12. I have a glestain slicer with very large scallops, I like the fact that I have to push things of the blade a lot less. Don't know how their heavily scalloped chef's knives work out, I don't see scallops as bad in any way but probably they arn't that neccesary either, if your chef's knife double as a slicer I think they might be nice to have.
  13. Curry of some sort, or something similar to chicken marengo, if you are in hurry you can basicly just peel the onions, put them in whole and divide the chicken into pieces. Wine, stock ( supermarket stuff if your in a hurry ) lots of onions, some garlic, mushrooms salt and pepper and parsley and good canned tomatoes is really all you need and some meat, I have used it for both chicken and beef, both are good. Boiled potatoes or rice, and some bread on the side. Make the table while it boils slowly, or make it in advance and heat it up and boil some new potatoes.
  14. JMT

    The science of salting

    Question 1 and 2 go together. Lets say you cut 1 kg of meat into cubes and and put those in 1 litre of water salted with 50 g salt, then those pieces of meat should have the same saltiness as 2 kg of cubed meat ( same cubesize of course ) put in 2 litres of water with 100 g salt, assuming both have the same temp. If you salt on the outside of a steak however then I don't think there will be enough time for the salt to diffuse evenly through the meat and you will have a system with a concentration gradient of salt in the meat. Now if you take a steak that is double the mass but has the same shape the surface area will not be doubled but increased by a lower factor than 2. If you assume that the salt penetrates the meat with the same speed ( not really correct as I think the salt would diffuse quicker at higher concentrations ), the outer part of the big steak will be saltier. If you let the salt concentration equilibrate through the steak they will be equally salty however. The diffusion coefficient will most likely be different between different cuts and types of meat. Same for the equilibrium constant between meat and water if you have the meat in salt water. Salt would diffuse much slower through bone than through tissue. As to how large these differences are I can't really say. Looking at it from a practical point of view, trial and error with a bit of common sense will probably be most effective in getting you the saltiness you want.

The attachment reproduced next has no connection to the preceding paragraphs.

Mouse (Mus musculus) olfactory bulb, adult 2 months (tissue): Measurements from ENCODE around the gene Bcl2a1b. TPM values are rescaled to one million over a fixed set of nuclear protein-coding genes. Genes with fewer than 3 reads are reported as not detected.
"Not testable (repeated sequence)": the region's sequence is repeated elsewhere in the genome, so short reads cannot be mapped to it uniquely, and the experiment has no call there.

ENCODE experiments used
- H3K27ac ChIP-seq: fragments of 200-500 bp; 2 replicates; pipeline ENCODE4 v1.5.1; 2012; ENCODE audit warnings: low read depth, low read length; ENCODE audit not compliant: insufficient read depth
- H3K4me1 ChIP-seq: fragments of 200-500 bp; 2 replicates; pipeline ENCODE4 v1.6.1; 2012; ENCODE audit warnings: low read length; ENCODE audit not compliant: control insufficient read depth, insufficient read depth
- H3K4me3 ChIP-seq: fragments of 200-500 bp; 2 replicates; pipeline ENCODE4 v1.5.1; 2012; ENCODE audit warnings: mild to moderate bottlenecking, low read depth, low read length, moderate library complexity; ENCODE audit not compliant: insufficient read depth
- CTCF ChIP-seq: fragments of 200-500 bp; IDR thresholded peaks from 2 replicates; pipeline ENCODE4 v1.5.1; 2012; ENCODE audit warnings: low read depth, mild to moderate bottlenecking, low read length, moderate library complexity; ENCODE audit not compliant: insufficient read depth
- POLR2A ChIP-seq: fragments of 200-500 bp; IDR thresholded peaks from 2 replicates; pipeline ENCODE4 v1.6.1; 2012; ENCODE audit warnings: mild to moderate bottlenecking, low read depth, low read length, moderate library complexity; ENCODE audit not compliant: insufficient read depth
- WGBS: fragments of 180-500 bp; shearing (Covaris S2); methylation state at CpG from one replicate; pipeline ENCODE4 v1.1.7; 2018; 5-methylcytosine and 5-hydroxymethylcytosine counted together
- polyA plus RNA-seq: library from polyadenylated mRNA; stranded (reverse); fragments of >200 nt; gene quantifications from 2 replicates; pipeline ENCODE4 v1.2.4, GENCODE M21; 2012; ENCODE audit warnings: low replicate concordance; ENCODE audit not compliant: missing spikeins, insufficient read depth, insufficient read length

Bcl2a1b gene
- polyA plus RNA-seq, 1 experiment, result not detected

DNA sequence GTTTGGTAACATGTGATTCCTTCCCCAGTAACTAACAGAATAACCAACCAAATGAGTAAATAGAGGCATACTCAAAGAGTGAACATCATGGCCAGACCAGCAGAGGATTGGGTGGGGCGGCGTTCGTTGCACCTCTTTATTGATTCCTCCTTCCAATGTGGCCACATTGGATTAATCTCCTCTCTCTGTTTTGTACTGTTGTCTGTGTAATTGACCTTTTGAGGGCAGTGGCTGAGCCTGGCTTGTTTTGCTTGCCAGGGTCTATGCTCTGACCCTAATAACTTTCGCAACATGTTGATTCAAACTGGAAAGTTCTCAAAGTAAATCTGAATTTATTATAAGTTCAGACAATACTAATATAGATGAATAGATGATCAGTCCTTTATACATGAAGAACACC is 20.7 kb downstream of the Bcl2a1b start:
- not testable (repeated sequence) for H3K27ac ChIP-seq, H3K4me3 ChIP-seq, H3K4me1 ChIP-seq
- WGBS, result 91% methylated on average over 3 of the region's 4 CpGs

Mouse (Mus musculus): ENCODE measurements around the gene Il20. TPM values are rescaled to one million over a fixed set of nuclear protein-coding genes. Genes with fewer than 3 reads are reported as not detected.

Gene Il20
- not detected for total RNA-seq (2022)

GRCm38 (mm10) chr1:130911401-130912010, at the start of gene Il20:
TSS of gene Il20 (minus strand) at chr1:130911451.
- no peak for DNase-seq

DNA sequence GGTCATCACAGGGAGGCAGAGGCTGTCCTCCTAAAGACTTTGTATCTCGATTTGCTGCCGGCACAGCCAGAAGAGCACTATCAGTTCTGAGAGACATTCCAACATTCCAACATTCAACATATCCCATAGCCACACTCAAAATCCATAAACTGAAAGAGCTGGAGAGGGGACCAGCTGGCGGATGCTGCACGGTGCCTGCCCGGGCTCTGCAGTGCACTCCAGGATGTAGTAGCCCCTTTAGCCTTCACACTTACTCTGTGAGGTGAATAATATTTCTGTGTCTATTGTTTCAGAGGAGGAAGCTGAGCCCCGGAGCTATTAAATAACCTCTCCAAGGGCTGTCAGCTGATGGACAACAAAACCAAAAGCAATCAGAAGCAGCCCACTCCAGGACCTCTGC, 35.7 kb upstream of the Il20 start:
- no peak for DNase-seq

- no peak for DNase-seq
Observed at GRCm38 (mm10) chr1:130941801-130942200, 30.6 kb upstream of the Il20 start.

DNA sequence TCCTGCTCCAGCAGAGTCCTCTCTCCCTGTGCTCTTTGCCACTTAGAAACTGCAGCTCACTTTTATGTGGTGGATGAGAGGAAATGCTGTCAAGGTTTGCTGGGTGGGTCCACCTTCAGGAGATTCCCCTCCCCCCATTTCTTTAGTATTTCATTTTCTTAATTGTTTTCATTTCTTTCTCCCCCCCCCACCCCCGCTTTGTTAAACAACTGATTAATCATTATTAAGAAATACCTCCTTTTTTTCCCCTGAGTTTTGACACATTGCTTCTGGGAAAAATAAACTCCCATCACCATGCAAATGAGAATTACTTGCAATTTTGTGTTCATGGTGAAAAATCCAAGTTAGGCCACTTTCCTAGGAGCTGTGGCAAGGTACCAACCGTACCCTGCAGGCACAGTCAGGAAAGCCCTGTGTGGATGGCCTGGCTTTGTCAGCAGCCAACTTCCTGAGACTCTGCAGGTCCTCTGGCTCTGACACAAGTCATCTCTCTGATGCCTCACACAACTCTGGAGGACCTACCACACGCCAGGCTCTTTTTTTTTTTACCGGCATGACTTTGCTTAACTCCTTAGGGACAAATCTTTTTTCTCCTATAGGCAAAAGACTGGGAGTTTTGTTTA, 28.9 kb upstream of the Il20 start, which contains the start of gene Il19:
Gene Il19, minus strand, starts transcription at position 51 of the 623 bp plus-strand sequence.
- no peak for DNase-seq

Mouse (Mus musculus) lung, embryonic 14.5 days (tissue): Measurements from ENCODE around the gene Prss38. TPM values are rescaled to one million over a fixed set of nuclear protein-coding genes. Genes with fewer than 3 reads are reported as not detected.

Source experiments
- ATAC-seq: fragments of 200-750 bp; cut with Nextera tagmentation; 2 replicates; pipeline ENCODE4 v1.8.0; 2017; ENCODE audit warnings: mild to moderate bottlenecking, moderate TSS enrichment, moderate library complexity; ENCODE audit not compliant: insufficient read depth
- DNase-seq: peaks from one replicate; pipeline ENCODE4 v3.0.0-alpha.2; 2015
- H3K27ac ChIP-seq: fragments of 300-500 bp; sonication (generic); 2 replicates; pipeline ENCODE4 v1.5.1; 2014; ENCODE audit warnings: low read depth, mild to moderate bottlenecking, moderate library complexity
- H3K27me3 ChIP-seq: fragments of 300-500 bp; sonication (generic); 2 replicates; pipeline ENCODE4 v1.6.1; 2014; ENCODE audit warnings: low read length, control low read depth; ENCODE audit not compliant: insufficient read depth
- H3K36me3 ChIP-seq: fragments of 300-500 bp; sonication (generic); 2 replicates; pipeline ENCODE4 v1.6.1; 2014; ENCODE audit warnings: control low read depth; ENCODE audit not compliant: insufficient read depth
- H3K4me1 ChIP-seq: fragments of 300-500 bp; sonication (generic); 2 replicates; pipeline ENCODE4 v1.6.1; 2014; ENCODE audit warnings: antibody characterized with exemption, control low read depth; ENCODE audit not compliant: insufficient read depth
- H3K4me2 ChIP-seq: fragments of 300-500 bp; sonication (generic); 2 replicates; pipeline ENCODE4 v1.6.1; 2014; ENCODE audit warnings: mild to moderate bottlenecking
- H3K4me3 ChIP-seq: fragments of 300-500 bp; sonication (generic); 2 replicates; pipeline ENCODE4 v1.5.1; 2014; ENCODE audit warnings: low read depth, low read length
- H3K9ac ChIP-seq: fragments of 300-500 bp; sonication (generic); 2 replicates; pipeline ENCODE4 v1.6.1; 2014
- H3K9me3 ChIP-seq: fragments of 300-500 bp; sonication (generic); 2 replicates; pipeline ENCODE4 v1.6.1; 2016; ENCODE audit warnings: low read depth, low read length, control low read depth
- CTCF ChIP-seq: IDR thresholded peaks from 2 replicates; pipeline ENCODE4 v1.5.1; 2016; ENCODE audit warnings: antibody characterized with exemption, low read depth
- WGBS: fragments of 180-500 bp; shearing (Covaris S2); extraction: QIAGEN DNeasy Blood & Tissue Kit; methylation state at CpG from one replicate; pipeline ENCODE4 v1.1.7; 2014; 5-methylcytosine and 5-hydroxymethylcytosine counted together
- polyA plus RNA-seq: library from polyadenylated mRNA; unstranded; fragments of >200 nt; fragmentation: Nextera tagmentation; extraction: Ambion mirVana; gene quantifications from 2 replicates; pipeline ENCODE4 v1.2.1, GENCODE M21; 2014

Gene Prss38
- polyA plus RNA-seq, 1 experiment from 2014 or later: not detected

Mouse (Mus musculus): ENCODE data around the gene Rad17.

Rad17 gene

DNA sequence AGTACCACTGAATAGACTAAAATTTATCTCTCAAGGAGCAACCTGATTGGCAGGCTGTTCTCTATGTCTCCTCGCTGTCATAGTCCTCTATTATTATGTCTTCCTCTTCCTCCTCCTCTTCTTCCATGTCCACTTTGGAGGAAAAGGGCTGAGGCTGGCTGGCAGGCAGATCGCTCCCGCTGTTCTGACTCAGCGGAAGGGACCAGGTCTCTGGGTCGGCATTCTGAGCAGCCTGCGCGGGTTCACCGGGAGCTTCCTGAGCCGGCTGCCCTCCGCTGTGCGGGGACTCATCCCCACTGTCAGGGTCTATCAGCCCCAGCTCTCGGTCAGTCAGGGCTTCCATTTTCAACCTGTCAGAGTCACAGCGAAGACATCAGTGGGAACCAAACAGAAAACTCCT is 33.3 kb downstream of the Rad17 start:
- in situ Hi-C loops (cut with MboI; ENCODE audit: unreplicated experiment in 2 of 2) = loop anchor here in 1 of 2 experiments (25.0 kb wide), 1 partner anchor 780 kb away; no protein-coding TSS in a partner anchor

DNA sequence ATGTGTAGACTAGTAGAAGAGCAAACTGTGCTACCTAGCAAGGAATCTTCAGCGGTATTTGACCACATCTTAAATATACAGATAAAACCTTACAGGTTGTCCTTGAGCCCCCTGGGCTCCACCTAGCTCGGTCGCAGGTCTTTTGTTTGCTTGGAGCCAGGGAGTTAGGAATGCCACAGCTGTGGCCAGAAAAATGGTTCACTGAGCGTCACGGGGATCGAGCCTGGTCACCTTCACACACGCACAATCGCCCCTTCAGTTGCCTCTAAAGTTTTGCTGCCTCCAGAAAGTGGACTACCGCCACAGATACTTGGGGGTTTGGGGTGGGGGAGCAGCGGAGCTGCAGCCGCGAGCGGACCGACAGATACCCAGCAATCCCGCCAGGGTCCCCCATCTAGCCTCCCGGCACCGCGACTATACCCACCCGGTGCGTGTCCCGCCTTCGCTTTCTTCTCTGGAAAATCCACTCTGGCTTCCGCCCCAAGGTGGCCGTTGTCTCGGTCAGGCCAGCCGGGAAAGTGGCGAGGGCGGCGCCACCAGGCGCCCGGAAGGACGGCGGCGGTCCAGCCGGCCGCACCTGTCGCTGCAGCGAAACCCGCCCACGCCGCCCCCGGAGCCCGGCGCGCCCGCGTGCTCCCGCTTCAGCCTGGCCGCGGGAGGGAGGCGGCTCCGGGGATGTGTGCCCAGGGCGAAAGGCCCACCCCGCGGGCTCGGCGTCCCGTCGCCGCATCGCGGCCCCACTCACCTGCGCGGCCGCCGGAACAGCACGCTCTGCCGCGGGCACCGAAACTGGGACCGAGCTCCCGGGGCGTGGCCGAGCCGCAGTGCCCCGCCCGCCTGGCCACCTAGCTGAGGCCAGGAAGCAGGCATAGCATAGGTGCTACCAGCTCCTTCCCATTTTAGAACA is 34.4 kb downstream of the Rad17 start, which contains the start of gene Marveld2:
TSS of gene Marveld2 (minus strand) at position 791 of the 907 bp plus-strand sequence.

15. I don't think tipping a higher percentage in more expensive places necessarily has anything to do with the servers not being able to make a living otherwise. I think it is more along the lines that lots of well off people and people eating at the company expense etc fo to fancy place. My guess is lots of these people tip well so if you want to give a tip that is along the lines of what these people tip go higher than in a normal place, cheaper places don't have as many of these people so waiters are used to getting paid alot less for their work. At least I think that is the logic behind it. The second factor is proabably how much attention you get, in a really fancy place where the waiter is constantly getting you new small dishes, another guy is constantly making sure a few tables have their glasses filled etc, they might put in quite a bit of work divided on very few tables and they might have to share the tip with more people. If the restaurant is just expensive and the second factor don't come into play I see no reason to give a higher percentage tip. Most of the time I probably tip more in cheap places since the waitstaff there would get paid very badly otherwise.